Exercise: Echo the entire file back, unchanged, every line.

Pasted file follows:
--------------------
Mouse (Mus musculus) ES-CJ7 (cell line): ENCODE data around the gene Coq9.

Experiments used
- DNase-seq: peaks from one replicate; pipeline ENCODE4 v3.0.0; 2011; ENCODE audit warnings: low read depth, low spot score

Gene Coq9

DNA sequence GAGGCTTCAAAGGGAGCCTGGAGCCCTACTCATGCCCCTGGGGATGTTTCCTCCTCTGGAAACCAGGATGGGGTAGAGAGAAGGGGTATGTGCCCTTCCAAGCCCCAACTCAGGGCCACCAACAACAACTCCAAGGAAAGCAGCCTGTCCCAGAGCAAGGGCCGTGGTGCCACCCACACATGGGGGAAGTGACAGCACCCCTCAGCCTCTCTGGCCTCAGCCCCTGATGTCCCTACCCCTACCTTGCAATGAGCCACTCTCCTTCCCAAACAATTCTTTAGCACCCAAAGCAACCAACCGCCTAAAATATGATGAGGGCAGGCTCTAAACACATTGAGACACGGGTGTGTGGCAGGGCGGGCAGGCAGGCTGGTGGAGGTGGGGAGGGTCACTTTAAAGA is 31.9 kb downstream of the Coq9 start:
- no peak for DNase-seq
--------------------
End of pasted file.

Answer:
Mouse (Mus musculus) ES-CJ7 (cell line): ENCODE data around the gene Coq9.

Experiments used
- DNase-seq: peaks from one replicate; pipeline ENCODE4 v3.0.0; 2011; ENCODE audit warnings: low read depth, low spot score

Gene Coq9

DNA sequence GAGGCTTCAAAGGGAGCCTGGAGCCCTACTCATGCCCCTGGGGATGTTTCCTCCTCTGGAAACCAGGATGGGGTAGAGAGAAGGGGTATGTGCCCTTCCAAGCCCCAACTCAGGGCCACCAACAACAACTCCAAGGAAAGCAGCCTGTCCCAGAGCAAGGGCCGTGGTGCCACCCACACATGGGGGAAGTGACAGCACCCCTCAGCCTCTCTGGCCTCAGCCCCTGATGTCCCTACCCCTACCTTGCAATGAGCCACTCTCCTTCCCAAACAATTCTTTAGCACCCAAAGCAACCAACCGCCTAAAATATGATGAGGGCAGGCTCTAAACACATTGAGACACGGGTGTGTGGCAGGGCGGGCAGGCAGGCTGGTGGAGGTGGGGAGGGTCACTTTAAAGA is 31.9 kb downstream of the Coq9 start:
- no peak for DNase-seq